Ending a five-day conference where the ANC's rifts were on stark display, Ramaphosa said his first five years as party chief had been a "difficult journey."
"We have encountered many problems, at times we have met fierce resistance," he told an audience of more than 4,000 delegates.
"I see my task as uniting the ANC," he said.
Turning to the corruption which has deeply stained the party's image, he declared, "We either deal with this problem or we perish as an organisation."
Ramaphosa, 70, secured a second term at the helm of the ANC after a bruising race against his former health minister, Zweli Mkhize.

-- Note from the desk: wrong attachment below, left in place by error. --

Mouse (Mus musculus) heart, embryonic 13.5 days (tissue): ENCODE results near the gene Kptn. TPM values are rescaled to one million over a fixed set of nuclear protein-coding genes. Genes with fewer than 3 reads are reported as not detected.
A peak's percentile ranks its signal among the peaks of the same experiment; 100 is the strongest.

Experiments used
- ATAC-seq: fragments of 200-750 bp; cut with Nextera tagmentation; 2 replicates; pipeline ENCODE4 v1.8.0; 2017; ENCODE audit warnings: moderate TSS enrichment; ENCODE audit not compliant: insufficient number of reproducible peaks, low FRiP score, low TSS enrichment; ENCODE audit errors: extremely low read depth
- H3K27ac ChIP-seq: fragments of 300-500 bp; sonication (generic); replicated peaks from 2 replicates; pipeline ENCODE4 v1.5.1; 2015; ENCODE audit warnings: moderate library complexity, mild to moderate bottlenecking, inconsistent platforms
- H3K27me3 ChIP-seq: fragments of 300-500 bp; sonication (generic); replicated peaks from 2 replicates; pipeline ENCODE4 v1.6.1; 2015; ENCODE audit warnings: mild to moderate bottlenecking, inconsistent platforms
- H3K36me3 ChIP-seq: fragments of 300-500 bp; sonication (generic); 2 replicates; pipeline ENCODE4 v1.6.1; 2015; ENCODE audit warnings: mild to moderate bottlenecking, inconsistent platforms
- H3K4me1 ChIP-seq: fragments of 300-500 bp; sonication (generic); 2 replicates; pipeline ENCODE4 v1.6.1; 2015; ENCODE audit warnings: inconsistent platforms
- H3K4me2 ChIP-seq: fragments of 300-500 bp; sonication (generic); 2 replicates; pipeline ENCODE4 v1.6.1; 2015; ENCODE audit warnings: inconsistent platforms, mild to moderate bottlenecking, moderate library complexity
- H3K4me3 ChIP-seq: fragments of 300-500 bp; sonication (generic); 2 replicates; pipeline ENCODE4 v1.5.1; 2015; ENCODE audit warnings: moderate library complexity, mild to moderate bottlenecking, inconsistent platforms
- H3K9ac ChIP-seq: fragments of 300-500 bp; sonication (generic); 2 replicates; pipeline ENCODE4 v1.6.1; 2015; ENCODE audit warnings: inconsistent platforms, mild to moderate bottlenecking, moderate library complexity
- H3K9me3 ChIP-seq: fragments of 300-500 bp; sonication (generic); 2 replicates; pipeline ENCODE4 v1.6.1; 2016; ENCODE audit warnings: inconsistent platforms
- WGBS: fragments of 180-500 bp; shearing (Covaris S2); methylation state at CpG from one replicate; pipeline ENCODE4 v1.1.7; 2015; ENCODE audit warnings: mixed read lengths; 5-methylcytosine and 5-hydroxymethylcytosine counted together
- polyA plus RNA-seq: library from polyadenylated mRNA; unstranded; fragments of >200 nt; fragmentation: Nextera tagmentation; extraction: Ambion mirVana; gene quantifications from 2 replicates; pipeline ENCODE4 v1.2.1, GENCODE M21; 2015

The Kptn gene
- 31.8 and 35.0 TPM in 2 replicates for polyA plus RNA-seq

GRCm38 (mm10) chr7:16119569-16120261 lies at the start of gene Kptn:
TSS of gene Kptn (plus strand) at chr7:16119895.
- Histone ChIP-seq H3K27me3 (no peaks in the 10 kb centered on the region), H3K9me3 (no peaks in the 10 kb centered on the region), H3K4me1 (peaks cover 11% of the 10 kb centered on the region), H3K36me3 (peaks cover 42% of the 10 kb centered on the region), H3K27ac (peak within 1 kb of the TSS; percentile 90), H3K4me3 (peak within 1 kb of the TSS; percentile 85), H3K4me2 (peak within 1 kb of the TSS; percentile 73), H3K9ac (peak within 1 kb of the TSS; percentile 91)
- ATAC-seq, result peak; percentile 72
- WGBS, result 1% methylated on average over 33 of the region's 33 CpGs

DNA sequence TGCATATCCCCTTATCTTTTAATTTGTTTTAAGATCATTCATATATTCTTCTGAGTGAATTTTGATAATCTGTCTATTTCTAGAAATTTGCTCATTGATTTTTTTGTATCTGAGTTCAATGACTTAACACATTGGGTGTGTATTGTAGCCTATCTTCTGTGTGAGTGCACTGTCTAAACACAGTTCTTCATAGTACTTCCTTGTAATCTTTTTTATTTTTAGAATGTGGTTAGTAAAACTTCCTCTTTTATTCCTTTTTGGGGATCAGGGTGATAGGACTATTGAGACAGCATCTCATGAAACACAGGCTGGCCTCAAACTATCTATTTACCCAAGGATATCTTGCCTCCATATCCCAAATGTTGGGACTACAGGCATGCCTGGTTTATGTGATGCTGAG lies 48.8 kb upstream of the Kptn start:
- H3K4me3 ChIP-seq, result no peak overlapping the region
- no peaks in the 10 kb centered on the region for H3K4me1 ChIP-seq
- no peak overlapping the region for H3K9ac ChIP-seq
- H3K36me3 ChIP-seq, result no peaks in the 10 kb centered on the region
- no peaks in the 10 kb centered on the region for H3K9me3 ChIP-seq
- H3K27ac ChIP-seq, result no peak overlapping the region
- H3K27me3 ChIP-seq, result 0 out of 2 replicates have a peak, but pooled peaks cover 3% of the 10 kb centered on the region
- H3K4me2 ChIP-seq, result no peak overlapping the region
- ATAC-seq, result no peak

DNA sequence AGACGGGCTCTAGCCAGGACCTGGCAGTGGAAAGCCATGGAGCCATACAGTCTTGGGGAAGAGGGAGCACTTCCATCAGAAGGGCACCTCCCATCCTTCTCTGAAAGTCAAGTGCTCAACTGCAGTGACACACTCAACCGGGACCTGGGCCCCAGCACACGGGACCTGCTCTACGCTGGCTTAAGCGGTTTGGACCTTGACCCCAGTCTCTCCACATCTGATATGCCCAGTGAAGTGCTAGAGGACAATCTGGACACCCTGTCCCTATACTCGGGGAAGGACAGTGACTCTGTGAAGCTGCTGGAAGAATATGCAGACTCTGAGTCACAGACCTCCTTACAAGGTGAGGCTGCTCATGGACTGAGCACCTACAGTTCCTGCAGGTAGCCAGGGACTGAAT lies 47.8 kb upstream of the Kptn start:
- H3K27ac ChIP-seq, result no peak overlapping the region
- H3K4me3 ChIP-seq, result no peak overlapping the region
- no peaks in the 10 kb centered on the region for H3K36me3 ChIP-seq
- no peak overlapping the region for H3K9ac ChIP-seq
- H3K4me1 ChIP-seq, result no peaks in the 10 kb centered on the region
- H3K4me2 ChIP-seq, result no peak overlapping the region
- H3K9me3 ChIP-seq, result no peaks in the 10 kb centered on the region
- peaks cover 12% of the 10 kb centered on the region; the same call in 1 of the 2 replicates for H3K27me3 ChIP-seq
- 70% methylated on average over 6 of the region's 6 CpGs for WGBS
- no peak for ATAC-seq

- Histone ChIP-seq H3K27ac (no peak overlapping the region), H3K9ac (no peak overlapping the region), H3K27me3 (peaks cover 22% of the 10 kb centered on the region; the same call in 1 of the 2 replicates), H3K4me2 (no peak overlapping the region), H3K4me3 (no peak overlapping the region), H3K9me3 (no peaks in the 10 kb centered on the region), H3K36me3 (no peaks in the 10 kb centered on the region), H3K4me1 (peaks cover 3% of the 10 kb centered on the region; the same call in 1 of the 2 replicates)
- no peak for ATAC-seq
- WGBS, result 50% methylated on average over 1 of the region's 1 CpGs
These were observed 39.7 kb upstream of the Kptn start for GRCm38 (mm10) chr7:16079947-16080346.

He is being probed by the police and other agencies over the way he handled a burglary at his farm.
He allegedly covered up the theft of $580,000 in cash that was hidden under sofa cushions instead of reporting the loss to the authorities.
Ramaphosa gained 2,476 votes against 1,897 votes for Mkhize -- a comfortable margin but one far smaller than would have been predicted only a few months ago.
The vote outcome should be embraced by all, as "it's the ANC that has spoken," he declared.
Ramaphosa's victory opens the way for him to a second term as South African president if the ANC win the next general elections, due in 2024. Under the constitution, the head of state is chosen by parliament.
But the ANC's continued majority in the National Assembly is in doubt, given a slump in support.
In the last local government elections, it won less than 50 percent of the votes cast, a first in a history spanning more than a century.